Left-wing councillors declare war on royalist history of Paris
Left-wing Paris councillors want the city to stop promoting a best-selling book and TV series about the city’s history because of its alleged royalist, pro-Catholic slant. Lorànt Deutsch’s Métronome has sold nearly two million copies and the television adaptation attracted a million viewers but it has been accused of factual inaccuracy and bias.
Métronome takes the Paris metro map as the basis of a tour of the city’s past, stopping at stations for Deutsch to recount events that took place there.
It has been widely hailed as a triumph of a popularising approach to the presentation of history. But for the French Communist Party (PCF) and Jean-Luc Mélenchon’s Left Party (PDG) the problem is that the people hardly feature at all.
Deutsch, who describes himself as a “left-wing royalist’ and is a fervent Catholic, presents a history of kings and saints, they say, adding that it “denigrates” popular revolts, including the founding act of the French republic, the 1789 revolution, and the 1871 Paris commune.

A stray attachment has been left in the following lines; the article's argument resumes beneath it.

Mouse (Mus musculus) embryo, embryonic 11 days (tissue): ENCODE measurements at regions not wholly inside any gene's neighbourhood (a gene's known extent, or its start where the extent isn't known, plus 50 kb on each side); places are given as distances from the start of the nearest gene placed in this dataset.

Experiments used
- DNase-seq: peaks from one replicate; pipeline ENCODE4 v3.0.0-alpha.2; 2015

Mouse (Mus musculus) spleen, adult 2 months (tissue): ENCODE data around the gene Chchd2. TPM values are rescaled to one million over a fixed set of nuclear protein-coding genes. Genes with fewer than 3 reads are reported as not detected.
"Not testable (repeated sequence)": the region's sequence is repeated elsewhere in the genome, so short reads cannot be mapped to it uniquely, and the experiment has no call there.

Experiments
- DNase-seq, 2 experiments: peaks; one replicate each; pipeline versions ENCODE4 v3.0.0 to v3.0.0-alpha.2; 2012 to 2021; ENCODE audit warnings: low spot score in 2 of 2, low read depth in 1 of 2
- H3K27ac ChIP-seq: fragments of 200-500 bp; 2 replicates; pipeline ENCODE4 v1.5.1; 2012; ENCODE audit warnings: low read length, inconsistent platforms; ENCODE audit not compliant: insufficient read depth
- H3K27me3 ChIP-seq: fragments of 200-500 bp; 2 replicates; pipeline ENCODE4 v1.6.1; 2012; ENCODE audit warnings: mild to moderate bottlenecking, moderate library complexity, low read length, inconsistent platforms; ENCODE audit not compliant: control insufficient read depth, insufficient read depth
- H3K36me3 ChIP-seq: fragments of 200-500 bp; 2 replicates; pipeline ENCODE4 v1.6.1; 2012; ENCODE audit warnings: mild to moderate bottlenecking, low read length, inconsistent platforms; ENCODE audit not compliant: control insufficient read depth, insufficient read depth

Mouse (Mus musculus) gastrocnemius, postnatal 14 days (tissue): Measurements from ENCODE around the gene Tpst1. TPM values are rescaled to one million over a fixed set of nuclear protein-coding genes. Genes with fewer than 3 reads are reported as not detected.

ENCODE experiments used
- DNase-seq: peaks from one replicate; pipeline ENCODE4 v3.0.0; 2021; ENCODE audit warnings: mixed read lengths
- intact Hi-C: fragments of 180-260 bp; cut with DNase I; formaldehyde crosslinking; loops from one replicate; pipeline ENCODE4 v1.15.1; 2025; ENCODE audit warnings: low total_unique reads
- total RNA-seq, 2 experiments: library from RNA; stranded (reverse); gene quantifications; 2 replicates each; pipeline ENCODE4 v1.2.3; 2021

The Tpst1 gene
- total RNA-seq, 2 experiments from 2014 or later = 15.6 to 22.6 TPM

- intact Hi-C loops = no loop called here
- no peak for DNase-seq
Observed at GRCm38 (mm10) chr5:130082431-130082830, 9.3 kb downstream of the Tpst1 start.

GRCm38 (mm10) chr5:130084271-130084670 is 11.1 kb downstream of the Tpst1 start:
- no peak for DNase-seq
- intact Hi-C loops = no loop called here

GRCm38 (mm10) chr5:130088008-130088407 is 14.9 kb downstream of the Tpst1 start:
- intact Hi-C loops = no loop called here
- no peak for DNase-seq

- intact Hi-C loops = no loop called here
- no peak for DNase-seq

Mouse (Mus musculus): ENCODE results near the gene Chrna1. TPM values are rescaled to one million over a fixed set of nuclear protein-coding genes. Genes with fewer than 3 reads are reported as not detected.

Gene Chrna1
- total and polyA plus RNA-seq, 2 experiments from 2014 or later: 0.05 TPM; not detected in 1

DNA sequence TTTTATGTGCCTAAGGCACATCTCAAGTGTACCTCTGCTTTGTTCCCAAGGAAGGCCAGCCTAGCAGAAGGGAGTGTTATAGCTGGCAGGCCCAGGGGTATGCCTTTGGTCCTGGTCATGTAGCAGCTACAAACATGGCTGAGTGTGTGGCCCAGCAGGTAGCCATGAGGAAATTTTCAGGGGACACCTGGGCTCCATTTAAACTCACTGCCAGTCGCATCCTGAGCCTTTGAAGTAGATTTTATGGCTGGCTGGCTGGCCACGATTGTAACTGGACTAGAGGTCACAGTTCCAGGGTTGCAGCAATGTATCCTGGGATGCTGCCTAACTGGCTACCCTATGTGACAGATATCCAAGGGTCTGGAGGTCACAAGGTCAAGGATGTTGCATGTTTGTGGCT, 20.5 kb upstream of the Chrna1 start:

The author, who is an actor and not a historian, has said that “the history of our country ended in 1793”, when Louis XVI was executed, and denounces “revolutionary brutality” in his work.
Several historians have criticised Métronome, both for its supposed bias and for alleged
historical inaccuracies. Some of Deutsch’s theories have raised eyebrows, too, such as his claim that Joan of Arc was the step-sister of France’s King Charles VII.
At the three-day Paris city council meeting that starts on Monday, hard-left councillors will call on the city to stop its “uncritical” promotion of the work, which includes mention of it on the council’s website, and to stop it being used by educational establishments.
Deutsch has been invited to give classes in Paris schools, they say, despite the fact that his work contains “numerous errors, fabrications and historical inventions”.
“Everyone has the right to write and publish whatever they want,” a PCF-PDG statement says, but “Mr Deutsch’s work and its televised adaptation are not educational aids that can be used without critical distance in our schools”.
Deutsch’s supporters have hit back with accusations of an utra-left plot to censor him.